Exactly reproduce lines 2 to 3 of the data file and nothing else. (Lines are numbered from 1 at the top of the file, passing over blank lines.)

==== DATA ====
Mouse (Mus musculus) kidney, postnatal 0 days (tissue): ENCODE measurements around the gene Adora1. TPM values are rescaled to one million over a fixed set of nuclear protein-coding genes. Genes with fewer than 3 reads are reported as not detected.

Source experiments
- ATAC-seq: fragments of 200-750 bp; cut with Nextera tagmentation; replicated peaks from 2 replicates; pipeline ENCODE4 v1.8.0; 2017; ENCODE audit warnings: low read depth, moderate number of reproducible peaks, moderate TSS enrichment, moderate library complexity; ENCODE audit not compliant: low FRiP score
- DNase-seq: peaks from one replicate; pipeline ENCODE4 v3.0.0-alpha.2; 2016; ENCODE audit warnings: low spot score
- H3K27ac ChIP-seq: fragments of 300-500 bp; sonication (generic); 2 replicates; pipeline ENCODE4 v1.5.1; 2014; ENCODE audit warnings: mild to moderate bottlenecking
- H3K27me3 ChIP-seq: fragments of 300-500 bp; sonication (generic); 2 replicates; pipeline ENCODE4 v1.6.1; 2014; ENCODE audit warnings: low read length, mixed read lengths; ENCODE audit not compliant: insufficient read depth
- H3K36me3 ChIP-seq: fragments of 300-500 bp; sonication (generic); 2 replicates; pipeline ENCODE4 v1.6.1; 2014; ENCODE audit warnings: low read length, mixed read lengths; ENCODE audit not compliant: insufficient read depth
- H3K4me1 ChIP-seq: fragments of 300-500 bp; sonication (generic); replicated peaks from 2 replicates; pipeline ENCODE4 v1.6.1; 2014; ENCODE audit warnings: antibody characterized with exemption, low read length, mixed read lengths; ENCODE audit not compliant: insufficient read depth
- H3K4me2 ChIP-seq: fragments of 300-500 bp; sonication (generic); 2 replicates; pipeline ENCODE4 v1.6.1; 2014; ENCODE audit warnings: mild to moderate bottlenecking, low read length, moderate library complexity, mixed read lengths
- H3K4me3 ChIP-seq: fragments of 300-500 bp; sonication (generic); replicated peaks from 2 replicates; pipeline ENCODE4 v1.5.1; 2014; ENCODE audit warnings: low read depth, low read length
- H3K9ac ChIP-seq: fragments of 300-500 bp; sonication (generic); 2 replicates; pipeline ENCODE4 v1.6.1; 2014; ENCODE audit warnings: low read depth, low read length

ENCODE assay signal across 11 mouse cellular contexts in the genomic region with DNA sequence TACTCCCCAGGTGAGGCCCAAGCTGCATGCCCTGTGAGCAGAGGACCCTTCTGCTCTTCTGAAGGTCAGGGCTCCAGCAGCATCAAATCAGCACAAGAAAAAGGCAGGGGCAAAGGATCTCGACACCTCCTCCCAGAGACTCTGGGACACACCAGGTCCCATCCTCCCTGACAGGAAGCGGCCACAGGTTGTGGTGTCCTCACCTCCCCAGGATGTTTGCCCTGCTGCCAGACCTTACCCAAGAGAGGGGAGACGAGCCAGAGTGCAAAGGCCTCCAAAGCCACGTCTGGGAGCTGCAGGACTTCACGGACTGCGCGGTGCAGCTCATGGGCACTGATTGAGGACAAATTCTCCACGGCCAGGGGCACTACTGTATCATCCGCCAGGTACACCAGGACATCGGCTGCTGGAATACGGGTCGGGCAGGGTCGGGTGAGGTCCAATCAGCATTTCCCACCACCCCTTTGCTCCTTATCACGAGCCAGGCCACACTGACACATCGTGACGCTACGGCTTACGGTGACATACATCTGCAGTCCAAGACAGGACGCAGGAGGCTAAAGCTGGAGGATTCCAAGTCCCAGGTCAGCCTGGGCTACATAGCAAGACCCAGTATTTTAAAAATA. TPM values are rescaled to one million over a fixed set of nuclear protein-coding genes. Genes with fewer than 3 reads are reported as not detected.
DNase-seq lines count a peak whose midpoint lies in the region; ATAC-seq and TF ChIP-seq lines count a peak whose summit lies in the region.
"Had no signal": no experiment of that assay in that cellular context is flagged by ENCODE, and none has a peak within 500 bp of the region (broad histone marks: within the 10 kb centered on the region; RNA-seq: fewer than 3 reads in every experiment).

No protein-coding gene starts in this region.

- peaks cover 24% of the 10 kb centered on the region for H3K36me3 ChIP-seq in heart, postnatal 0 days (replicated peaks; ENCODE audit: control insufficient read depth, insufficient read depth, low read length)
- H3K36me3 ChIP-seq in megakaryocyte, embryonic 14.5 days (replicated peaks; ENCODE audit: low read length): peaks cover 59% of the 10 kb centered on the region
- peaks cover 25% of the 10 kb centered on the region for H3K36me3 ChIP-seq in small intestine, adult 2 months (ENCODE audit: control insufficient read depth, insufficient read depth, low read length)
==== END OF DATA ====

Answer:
Source experiments
- ATAC-seq: fragments of 200-750 bp; cut with Nextera tagmentation; replicated peaks from 2 replicates; pipeline ENCODE4 v1.8.0; 2017; ENCODE audit warnings: low read depth, moderate number of reproducible peaks, moderate TSS enrichment, moderate library complexity; ENCODE audit not compliant: low FRiP score